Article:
Now it also says  to cut one  li (left) and one  re (right) again those are letters you will see on the symbols page.

Remember the Capital B and Capital C on the pattern pieces of the skirt?

When I saw these the light bulb over my head went BRIGHT. “Aha!” said  I  “I  need to attach one ttie end at the center front where the letter C is. And the other tie end at the side seam where the letter B is. Now I know how to make the tie belt!”

So, NO, Lutterloh patterns do not have written instructions in a guide sheet. But they are certainly full of information that will help you to construct a beautiful garment.

And here is what I did with this patter.

Here is my inspiration

And here I am wearing the dress with the skirt overlay and it is tied nicely .

I need to block the hem of the knit dress. But I am very please with this.

If you need more info about how to read Lutterloh patterns send me a message SusanAFogelAtGmailDotCom.


  • Claire Kennedy

    Reply Reply April 16, 2018

    So I have sort of a love/hate relationship with pattern instructions – more like a hate/hate relationship. I tell most of my students, pull out the instructions so you can see all the pattern pieces you need, the layout, then fold them back up and put them away. Mostly I find that pattern instructions confuse most people. And that’s not a diss against the companies that make instructions. It’s a comment on the inherent problem with pattern instructions. One person’s good instructions will be another’s confusing one. Every teacher knows this. Teachers know that they have to have a lot of different ways to teach students or most of them won’t learn.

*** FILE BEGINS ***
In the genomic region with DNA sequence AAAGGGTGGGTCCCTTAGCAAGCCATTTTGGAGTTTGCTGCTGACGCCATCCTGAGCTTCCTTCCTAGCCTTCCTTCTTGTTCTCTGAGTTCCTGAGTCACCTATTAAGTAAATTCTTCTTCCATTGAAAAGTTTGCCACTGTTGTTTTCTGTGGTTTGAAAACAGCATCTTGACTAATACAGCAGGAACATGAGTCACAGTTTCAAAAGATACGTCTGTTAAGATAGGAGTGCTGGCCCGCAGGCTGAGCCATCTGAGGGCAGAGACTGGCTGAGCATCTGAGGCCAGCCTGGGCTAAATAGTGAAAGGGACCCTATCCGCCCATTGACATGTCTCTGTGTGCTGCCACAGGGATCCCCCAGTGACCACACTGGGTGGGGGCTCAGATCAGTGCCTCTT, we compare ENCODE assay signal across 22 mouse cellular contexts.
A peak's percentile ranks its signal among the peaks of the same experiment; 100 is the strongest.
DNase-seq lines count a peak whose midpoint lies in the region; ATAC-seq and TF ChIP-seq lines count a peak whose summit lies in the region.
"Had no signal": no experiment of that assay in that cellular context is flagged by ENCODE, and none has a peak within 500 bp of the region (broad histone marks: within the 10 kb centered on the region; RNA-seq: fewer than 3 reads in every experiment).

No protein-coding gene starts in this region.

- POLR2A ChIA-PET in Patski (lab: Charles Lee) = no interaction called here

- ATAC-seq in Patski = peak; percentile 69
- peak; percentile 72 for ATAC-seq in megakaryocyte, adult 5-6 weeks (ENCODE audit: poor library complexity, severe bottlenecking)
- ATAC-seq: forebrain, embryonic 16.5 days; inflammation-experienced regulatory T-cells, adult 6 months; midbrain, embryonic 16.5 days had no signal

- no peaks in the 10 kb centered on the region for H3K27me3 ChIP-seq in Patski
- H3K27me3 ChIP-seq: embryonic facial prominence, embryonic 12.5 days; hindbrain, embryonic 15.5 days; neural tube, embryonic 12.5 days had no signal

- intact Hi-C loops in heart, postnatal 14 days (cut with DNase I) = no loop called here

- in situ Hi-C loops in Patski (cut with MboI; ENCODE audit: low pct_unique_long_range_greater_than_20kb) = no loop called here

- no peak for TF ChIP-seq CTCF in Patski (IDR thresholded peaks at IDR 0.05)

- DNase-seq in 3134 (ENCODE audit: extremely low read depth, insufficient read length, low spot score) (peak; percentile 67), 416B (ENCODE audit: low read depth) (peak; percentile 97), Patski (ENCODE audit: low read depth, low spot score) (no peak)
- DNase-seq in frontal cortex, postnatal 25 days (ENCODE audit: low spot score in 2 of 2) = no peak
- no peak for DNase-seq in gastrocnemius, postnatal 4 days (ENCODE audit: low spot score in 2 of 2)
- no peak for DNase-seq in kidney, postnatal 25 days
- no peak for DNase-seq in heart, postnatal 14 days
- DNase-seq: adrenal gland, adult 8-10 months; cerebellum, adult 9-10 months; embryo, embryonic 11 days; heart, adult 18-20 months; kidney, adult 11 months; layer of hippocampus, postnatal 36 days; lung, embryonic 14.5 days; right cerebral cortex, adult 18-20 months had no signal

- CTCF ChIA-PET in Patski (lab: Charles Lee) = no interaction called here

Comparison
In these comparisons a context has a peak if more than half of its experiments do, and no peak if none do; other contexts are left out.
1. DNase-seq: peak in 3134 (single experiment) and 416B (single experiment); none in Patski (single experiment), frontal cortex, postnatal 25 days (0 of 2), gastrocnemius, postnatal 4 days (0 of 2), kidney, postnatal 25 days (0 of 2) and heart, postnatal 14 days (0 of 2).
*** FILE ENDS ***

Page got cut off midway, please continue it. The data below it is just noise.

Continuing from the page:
This works with almost every pattern I’ve worked with. There are a few newbie indie patterns that are roughly drafted that have problems with this, but for most patterns, it works. And here’s why: all the information you need is written on the pattern – things like roll lines, center front/back, notches, darts and other matching markings are all written on the pattern. That means that if you mark your pieces accordingly this won’t be a problem. Don’t remember what the markings are for, go back to the pattern piece. Don’t know what order to sew them in, go back to the pattern piece (start with #1, then work to #2, #3, etc.).

    For me, I don’t use instructions and that’s what I teach students. That Lutterloh doesn’t have instructions is no barrier to using the pattern. What is so beneficial is that in the first draft, most of the time, you can come out with a pattern to cut out and go. Sometimes I will use a tissue fit to check the fit, but for the most part, the pattern works much better this way.

    I will say that you have to have the experience of working with patterns, probably about 5 or 6 of them to understand the basic concept of patterns, but that’s not all that hard – it really isn’t.

    • Susan Fogel

      Reply Reply April 16, 2018

      Claire, thank you for this comment. I agree completely with you and appreciate that you have taken the time to write such a considered comment.